In terms of team accomplishments in 2017, Cousins admits Sunday’s season-ending 18-10 loss to division rival New York certainly put a damper on the perception of the season.

“I think the last game certainly made it feel a little different,” he said. “And I’d like to think that one game doesn’t change the landscape of a whole season, but I think, certainly, when you start to look at numbers, it can sway it a little bit.

“No, I do feel like when you start to factor in all that took place. I also felt like, from a schedule standpoint, we played really good teams, really good defenses, we went to a lot of tough environments.”

Cousins believes this season proved, even with his continued growth in 2017, that he still has room to grow as an individual, that he’s yet to reach his ceiling as a quarterback.

“No, I was pleased with the way that I continued to improve,” he said. “We’ve talked about that, that continuous improvement. I just don’t feel like I’ve plateaued as a player. There may be some people that say ‘okay, he kind of is what he is now,’ but I think that I’m continuing to get better, the game’s slowing down and I’m still interested to see how high I can go.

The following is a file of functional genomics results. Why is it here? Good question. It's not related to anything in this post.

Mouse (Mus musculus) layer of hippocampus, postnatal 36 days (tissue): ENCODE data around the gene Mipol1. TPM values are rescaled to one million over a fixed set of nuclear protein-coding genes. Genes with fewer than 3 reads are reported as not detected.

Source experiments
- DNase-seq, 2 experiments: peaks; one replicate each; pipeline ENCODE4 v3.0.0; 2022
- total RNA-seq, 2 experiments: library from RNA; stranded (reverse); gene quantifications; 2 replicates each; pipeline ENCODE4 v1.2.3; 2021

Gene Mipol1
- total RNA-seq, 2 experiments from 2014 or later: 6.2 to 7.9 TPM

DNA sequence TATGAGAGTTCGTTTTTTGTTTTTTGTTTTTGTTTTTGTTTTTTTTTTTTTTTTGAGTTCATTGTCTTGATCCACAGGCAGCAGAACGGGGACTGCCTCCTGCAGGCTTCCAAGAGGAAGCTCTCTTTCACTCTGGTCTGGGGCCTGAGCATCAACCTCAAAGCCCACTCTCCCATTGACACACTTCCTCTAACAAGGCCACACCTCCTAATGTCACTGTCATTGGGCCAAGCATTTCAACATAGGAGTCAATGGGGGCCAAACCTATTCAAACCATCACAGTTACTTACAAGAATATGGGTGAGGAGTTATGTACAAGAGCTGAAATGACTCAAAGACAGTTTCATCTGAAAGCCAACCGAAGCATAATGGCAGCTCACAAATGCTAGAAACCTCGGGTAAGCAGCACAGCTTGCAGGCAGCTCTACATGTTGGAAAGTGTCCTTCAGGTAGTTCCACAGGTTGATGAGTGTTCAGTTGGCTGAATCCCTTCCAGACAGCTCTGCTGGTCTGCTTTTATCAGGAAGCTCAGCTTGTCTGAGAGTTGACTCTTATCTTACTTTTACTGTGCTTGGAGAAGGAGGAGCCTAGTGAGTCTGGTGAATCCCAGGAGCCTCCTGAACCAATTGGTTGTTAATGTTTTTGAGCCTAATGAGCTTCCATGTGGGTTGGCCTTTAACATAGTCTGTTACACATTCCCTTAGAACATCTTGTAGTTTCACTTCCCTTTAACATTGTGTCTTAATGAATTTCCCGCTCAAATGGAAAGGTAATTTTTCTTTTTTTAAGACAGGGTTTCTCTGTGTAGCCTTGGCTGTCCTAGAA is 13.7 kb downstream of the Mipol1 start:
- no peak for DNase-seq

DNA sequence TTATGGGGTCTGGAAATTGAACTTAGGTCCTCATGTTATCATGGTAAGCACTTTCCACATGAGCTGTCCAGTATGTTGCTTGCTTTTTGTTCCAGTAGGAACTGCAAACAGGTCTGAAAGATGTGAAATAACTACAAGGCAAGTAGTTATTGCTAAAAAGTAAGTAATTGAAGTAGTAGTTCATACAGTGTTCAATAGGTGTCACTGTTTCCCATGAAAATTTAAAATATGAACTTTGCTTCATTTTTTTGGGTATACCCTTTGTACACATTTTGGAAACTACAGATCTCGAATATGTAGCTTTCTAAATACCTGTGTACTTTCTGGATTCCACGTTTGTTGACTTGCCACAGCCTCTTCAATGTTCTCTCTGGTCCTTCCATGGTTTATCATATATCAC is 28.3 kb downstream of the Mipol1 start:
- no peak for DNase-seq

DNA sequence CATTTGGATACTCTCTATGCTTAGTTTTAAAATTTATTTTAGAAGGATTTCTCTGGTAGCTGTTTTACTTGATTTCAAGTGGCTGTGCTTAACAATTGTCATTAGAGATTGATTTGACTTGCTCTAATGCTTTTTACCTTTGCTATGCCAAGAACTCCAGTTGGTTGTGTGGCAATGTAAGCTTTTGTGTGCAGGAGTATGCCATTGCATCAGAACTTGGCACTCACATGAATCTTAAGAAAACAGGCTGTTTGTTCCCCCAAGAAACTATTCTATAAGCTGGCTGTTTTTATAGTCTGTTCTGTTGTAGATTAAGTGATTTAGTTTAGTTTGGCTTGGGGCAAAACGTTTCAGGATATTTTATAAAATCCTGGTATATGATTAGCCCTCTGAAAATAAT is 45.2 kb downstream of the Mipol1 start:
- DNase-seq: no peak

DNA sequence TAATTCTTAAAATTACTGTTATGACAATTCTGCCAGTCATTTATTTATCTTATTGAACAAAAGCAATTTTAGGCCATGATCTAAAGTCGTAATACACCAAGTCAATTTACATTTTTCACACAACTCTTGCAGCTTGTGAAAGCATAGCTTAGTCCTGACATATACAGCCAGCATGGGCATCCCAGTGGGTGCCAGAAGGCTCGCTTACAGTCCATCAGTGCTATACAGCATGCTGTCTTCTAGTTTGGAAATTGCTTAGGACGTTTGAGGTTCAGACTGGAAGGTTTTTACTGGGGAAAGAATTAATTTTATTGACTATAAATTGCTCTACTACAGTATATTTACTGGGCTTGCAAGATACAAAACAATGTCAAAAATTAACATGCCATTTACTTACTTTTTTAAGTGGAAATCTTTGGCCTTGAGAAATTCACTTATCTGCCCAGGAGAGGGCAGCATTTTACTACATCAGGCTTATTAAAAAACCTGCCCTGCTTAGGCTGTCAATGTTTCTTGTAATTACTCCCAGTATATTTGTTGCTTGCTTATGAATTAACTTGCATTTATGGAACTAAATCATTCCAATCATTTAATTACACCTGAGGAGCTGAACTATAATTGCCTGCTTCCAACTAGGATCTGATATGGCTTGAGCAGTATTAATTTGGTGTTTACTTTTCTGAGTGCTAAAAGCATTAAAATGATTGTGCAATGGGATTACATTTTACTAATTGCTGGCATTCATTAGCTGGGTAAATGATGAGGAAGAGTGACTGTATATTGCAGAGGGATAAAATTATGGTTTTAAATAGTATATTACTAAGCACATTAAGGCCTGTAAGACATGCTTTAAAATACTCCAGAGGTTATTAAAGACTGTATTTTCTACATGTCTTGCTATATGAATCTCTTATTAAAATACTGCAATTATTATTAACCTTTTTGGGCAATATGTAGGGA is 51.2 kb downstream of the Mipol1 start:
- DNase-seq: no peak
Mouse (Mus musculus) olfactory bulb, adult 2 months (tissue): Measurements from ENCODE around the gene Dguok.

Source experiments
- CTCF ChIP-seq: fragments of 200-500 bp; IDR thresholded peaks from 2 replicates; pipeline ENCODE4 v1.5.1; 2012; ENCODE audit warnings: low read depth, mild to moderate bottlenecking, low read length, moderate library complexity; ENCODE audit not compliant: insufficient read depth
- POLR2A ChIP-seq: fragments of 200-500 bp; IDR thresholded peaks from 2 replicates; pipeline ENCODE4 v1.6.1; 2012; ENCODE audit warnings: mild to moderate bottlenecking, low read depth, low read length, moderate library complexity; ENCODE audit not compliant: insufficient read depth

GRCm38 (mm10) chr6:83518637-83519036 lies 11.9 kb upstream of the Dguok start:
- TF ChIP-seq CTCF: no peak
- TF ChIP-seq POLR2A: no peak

“Because I do think each year I’ve gotten better and had a greater command of how to play in this league, and until I feel like I’ve plateaued, I think that’s pretty exciting, because I’m still kind of trying to ascend as someone in this league trying to see how high I can go.”

Of all the Redskins injuries, Cousins pointed to the loss of Chris Thompson — which came during the third quarter of the team’s Week 11 loss to New Orleans, when the Redskins were still 4-5 — as the most crippling to Washington’s offense.